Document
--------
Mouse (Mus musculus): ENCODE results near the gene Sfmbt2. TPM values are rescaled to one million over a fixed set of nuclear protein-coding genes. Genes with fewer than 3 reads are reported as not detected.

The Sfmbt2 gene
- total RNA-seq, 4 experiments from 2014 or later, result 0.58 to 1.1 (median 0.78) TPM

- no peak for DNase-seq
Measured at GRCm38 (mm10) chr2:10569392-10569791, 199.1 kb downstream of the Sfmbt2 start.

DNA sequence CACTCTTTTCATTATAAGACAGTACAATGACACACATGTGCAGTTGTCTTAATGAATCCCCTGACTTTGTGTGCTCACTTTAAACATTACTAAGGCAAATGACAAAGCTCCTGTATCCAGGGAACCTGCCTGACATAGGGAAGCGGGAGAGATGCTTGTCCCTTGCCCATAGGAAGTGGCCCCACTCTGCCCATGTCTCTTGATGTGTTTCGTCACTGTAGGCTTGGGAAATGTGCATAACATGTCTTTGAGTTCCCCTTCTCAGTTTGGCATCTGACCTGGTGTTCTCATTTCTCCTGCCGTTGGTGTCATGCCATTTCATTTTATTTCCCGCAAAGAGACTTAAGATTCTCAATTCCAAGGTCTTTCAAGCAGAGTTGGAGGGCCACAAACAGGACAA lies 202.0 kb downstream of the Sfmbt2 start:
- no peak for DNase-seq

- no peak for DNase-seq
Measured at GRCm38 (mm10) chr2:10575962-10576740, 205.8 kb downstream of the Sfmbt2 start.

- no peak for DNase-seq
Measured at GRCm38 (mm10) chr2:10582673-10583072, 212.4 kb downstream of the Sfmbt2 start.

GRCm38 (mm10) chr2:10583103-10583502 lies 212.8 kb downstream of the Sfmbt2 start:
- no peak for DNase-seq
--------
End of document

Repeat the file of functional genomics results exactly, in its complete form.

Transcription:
Mouse (Mus musculus): ENCODE results near the gene Sfmbt2. TPM values are rescaled to one million over a fixed set of nuclear protein-coding genes. Genes with fewer than 3 reads are reported as not detected.

The Sfmbt2 gene
- total RNA-seq, 4 experiments from 2014 or later, result 0.58 to 1.1 (median 0.78) TPM

- no peak for DNase-seq
Measured at GRCm38 (mm10) chr2:10569392-10569791, 199.1 kb downstream of the Sfmbt2 start.

DNA sequence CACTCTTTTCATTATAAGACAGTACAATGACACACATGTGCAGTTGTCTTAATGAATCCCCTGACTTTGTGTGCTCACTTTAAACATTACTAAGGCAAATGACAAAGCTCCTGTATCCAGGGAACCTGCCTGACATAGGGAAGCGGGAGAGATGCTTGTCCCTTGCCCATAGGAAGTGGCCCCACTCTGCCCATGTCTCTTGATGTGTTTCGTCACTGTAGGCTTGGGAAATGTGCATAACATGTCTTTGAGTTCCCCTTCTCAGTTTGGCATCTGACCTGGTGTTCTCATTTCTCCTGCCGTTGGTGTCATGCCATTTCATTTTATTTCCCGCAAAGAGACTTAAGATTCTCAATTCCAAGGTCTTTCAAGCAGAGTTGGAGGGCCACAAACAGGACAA lies 202.0 kb downstream of the Sfmbt2 start:
- no peak for DNase-seq

- no peak for DNase-seq
Measured at GRCm38 (mm10) chr2:10575962-10576740, 205.8 kb downstream of the Sfmbt2 start.

- no peak for DNase-seq
Measured at GRCm38 (mm10) chr2:10582673-10583072, 212.4 kb downstream of the Sfmbt2 start.

GRCm38 (mm10) chr2:10583103-10583502 lies 212.8 kb downstream of the Sfmbt2 start:
- no peak for DNase-seq